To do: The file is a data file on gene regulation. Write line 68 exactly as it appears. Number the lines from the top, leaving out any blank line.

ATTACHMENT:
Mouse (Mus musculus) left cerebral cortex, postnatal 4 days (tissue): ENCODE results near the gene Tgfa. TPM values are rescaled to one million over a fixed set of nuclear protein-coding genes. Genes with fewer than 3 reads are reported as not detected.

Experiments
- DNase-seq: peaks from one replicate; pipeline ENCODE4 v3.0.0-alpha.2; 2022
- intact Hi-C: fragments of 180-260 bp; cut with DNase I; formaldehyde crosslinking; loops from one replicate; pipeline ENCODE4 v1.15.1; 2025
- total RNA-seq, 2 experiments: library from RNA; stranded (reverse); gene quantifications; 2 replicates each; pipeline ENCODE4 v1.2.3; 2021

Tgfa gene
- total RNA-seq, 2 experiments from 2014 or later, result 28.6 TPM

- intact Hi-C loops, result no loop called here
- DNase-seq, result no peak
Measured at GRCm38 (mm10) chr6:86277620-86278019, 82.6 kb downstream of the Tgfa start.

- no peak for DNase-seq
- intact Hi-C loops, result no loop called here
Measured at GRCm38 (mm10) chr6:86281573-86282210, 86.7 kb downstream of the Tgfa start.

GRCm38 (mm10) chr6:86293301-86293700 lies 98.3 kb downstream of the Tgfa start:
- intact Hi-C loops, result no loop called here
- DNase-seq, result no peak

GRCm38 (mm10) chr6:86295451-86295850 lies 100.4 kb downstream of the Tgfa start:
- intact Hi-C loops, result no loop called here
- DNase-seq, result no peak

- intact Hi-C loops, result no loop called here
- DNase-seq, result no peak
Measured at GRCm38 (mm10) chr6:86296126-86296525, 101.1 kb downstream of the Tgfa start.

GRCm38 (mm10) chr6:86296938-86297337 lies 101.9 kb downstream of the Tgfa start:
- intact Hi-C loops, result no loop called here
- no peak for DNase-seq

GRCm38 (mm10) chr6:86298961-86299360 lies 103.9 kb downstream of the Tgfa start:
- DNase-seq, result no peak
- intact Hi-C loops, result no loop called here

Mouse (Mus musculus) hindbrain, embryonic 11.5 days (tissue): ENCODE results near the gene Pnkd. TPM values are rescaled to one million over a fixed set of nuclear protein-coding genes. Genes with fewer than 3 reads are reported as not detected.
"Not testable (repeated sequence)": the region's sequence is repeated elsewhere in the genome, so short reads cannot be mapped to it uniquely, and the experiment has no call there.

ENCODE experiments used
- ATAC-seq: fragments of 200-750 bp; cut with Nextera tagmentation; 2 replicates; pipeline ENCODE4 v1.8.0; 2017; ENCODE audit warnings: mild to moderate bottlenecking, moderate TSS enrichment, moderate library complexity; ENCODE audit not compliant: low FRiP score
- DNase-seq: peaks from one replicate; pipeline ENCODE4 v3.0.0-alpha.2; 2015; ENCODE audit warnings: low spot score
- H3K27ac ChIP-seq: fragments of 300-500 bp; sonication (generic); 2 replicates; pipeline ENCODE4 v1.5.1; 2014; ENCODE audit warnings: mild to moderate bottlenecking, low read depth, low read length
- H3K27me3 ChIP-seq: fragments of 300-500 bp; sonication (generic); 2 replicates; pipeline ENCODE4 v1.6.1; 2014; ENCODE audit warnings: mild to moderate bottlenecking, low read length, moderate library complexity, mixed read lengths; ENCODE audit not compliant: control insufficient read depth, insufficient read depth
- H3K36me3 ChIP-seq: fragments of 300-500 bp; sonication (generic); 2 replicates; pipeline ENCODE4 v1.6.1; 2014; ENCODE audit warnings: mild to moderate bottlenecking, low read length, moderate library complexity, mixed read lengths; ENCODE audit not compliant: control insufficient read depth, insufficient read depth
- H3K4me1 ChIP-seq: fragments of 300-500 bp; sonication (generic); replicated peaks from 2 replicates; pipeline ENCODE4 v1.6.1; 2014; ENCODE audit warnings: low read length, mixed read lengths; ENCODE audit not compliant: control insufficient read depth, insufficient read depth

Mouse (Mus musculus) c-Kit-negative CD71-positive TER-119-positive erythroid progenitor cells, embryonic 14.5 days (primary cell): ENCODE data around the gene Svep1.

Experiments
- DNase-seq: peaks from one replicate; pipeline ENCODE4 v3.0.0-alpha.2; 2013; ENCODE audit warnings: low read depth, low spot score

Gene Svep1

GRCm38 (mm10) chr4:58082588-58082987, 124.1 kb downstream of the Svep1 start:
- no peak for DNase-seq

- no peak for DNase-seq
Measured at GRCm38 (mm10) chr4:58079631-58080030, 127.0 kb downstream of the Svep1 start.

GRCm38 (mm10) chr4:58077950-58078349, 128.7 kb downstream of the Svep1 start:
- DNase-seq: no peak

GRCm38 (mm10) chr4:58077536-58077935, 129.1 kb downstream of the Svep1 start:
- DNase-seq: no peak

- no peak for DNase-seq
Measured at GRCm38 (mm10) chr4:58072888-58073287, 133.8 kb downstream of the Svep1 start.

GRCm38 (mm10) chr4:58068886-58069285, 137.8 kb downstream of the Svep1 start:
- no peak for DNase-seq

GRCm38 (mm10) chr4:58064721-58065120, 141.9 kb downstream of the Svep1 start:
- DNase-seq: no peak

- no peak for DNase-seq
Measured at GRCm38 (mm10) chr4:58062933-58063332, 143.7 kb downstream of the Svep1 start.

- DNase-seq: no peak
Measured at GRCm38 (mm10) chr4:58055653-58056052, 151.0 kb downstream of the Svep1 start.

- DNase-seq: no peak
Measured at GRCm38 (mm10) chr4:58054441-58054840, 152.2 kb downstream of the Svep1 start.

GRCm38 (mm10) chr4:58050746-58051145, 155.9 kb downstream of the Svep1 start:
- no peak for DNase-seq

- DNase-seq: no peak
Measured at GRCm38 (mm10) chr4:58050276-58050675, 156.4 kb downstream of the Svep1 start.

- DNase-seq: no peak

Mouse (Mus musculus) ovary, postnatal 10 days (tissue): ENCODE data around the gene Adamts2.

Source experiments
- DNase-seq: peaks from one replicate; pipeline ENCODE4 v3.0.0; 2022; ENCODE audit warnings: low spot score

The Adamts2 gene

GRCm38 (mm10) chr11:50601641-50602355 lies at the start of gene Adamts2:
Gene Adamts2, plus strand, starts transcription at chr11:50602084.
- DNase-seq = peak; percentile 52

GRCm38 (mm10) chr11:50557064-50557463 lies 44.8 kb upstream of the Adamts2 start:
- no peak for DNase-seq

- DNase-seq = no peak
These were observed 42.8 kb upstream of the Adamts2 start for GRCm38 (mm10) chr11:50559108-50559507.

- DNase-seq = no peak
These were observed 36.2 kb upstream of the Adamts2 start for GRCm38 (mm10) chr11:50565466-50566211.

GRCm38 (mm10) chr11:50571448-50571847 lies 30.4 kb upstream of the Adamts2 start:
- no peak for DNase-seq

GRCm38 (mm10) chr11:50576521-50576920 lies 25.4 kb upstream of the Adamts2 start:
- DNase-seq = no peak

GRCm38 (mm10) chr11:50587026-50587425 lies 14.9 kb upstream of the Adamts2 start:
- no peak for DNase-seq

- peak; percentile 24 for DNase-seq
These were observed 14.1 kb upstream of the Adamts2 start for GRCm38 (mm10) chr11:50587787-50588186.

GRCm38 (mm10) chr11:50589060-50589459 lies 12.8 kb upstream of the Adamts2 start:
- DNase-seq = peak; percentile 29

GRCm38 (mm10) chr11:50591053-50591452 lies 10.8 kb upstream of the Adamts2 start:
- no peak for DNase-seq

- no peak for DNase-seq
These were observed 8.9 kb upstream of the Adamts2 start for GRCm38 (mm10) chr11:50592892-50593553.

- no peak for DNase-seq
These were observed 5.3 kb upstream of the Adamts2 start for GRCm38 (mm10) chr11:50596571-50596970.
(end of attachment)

Source experiments